A proposal to change the Jackson Hole Golf and Tennis master plan is pitting neighbors against Vail Resorts, the management company that owns the club.
The resort is asking Teton County to allow up to 11,000 square feet of apartments or dorms and up to six RV sites for 35 employees where only 2,552 square feet of additional housing is allowed. New housing would be voluntary, as the subdivision has already built its required housing.
“The employee housing we would propose would provide housing for Jackson Hole Golf and Tennis as well as some Grand Teton Lodge Company employees,” Alex Klein, vice president of Grand Teton Lodge Company, a subsidiary of Vail Resorts, previously told the Jackson Hole News&Guide. “It would reduce our dependence on renting units, it would reduce the number of car trips between the town of Jackson and Jackson Hole Golf and Tennis, and it would increase our overall housing.”
The club’s application for a master plan amendment also seeks more flexibility to combine or divide the allowed square footage for maintenance, administration and housing structures; to build cell towers; and to allow Grand Teton Lodge Company to use the added Golf and Tennis facilities.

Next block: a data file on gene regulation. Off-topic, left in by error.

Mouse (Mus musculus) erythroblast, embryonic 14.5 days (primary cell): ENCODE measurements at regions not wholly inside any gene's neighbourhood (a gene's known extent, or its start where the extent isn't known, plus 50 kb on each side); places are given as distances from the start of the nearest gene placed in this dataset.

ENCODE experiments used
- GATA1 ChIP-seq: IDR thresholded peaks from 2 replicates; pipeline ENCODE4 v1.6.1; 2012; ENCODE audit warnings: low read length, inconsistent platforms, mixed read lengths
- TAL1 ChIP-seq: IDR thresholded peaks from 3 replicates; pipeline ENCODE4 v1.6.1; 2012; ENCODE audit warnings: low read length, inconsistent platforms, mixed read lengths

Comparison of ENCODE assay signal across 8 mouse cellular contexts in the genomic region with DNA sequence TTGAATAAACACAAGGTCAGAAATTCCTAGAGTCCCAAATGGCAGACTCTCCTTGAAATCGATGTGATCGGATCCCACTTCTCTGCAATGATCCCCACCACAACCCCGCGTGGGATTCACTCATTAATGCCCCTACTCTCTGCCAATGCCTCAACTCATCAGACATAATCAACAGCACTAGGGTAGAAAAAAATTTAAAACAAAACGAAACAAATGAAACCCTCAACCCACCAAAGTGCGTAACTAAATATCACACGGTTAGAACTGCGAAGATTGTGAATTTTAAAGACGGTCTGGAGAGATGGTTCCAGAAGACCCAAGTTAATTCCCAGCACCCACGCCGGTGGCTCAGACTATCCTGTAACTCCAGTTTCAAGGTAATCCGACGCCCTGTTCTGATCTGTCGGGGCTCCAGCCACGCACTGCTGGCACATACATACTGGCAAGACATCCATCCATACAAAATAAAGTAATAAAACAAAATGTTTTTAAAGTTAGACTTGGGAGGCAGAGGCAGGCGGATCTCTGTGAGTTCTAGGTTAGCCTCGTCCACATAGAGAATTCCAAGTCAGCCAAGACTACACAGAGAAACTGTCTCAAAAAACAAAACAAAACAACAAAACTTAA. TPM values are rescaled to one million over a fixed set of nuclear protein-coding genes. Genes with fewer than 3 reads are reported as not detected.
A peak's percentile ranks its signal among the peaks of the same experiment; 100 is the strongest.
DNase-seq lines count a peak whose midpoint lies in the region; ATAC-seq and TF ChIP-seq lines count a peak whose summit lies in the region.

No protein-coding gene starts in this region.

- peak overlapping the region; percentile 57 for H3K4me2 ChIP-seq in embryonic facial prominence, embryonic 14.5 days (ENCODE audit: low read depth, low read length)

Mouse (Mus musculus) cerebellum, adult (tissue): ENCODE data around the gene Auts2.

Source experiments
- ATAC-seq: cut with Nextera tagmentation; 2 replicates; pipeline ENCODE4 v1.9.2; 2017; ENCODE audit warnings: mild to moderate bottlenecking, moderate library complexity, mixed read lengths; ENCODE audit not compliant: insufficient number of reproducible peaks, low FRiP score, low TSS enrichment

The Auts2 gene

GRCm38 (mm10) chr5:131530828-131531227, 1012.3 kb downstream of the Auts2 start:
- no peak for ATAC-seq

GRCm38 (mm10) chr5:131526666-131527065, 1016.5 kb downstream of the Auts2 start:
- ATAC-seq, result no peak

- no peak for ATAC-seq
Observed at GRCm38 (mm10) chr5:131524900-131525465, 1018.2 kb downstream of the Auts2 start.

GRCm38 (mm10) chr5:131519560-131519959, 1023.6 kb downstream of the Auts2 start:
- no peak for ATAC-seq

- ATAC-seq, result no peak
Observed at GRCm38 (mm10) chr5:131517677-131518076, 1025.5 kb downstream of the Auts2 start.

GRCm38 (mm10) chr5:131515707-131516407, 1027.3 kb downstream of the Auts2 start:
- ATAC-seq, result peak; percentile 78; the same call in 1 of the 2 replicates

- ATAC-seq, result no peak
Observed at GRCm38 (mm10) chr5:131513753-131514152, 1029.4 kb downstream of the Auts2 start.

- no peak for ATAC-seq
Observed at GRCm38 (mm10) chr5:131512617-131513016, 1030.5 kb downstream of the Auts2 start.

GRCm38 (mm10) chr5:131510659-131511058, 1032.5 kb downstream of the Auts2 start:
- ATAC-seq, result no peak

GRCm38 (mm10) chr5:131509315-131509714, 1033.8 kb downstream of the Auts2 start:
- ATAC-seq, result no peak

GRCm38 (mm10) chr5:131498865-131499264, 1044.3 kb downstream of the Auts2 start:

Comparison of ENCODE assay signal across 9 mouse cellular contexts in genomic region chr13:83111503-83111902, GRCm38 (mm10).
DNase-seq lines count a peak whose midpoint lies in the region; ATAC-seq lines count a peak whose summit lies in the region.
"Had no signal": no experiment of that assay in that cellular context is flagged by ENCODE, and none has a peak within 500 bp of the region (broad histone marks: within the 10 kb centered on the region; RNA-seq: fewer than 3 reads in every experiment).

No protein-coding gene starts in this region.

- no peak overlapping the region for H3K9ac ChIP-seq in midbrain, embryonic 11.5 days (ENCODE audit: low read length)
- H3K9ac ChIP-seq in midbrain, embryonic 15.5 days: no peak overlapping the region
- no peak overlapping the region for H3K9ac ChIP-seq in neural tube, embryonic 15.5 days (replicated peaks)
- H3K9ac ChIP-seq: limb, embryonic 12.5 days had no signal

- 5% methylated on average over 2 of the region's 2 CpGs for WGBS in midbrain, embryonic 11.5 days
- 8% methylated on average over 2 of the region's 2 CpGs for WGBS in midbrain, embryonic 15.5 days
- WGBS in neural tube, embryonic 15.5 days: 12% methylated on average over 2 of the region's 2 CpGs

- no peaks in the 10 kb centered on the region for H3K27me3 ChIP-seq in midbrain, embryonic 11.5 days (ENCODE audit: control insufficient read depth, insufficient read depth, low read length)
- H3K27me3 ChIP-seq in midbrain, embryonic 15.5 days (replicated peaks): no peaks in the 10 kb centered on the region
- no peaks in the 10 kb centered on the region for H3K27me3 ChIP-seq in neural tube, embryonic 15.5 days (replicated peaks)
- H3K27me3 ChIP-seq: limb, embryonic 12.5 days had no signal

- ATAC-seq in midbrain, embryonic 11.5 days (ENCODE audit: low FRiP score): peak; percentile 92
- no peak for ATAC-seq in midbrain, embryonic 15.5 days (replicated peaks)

Golf and Tennis consultant Robert Infanger said the application seeks “synergistic use strategies to reduce traffic quantity generated by employees and operations.”
Golf and Tennis has been seeking various changes to the master plan since 2015, and neighbors have since been fighting that effort.
“The seven neighborhoods adjoining JHG&T are united in their opposition to this latest proposal,” Patty McDonald wrote in a letter. “It would change the character of the neighborhood, add major commercial/industrial operations to a long-standing golf and tennis community, threaten wildlife habitat, add noise, increase traffic, and likely reduce property values. ... I respectfully urge the Teton County Planning Commission to reject Vail’s proposal in its entirety.”
County planner Hamilton Smith is recommending approval of the additional housing allowances. However, he is recommending against the use of Golf and Tennis facilities for use by other Grand Teton Lodge Company entities.
Smith said the land development regulations call for resort areas to have a “high degree of self-containment” and predictability. Introducing outside uses separate from Golf and Tennis presents a “real policy issue,” he said.
“The application has requested the flexibility to add programmed workforce housing for GTLC employees that goes beyond the level of predictability expected of a self-contained planned resort,” Smith wrote in a staff report.
The Teton County planning commission began its hearing on the application Oct. 28. Planning commissioners will pick up consideration of the proposal again at 6 p.m. Tuesday in county chambers.